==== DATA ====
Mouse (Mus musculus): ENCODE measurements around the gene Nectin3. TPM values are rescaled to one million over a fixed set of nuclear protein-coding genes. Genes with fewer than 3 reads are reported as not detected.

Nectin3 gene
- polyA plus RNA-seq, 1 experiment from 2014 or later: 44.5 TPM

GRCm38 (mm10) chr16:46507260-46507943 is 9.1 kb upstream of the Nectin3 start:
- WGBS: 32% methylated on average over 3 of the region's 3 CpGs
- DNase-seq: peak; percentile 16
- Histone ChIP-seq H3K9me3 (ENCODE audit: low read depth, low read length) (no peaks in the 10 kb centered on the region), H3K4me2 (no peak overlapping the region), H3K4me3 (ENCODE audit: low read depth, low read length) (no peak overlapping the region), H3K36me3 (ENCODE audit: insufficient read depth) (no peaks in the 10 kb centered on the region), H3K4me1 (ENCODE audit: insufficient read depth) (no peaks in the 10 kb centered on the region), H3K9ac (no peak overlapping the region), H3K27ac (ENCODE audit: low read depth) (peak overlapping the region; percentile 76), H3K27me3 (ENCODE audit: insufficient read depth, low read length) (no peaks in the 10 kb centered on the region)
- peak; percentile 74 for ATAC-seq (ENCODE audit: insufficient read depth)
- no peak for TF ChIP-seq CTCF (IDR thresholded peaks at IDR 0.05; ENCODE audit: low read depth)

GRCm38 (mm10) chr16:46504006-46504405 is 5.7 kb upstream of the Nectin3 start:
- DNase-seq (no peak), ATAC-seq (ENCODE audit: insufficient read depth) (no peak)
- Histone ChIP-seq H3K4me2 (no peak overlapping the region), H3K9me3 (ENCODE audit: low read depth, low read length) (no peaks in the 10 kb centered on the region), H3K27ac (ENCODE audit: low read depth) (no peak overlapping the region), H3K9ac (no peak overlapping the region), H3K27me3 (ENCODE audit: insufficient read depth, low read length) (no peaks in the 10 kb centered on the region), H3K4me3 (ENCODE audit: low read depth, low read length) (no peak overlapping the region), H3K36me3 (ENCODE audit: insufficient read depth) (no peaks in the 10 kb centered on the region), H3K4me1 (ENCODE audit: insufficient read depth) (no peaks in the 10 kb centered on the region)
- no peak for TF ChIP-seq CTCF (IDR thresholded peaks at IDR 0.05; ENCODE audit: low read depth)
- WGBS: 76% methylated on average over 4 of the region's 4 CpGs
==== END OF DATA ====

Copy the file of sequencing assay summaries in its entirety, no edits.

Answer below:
Mouse (Mus musculus): ENCODE measurements around the gene Nectin3. TPM values are rescaled to one million over a fixed set of nuclear protein-coding genes. Genes with fewer than 3 reads are reported as not detected.

Nectin3 gene
- polyA plus RNA-seq, 1 experiment from 2014 or later: 44.5 TPM

GRCm38 (mm10) chr16:46507260-46507943 is 9.1 kb upstream of the Nectin3 start:
- WGBS: 32% methylated on average over 3 of the region's 3 CpGs
- DNase-seq: peak; percentile 16
- Histone ChIP-seq H3K9me3 (ENCODE audit: low read depth, low read length) (no peaks in the 10 kb centered on the region), H3K4me2 (no peak overlapping the region), H3K4me3 (ENCODE audit: low read depth, low read length) (no peak overlapping the region), H3K36me3 (ENCODE audit: insufficient read depth) (no peaks in the 10 kb centered on the region), H3K4me1 (ENCODE audit: insufficient read depth) (no peaks in the 10 kb centered on the region), H3K9ac (no peak overlapping the region), H3K27ac (ENCODE audit: low read depth) (peak overlapping the region; percentile 76), H3K27me3 (ENCODE audit: insufficient read depth, low read length) (no peaks in the 10 kb centered on the region)
- peak; percentile 74 for ATAC-seq (ENCODE audit: insufficient read depth)
- no peak for TF ChIP-seq CTCF (IDR thresholded peaks at IDR 0.05; ENCODE audit: low read depth)

GRCm38 (mm10) chr16:46504006-46504405 is 5.7 kb upstream of the Nectin3 start:
- DNase-seq (no peak), ATAC-seq (ENCODE audit: insufficient read depth) (no peak)
- Histone ChIP-seq H3K4me2 (no peak overlapping the region), H3K9me3 (ENCODE audit: low read depth, low read length) (no peaks in the 10 kb centered on the region), H3K27ac (ENCODE audit: low read depth) (no peak overlapping the region), H3K9ac (no peak overlapping the region), H3K27me3 (ENCODE audit: insufficient read depth, low read length) (no peaks in the 10 kb centered on the region), H3K4me3 (ENCODE audit: low read depth, low read length) (no peak overlapping the region), H3K36me3 (ENCODE audit: insufficient read depth) (no peaks in the 10 kb centered on the region), H3K4me1 (ENCODE audit: insufficient read depth) (no peaks in the 10 kb centered on the region)
- no peak for TF ChIP-seq CTCF (IDR thresholded peaks at IDR 0.05; ENCODE audit: low read depth)
- WGBS: 76% methylated on average over 4 of the region's 4 CpGs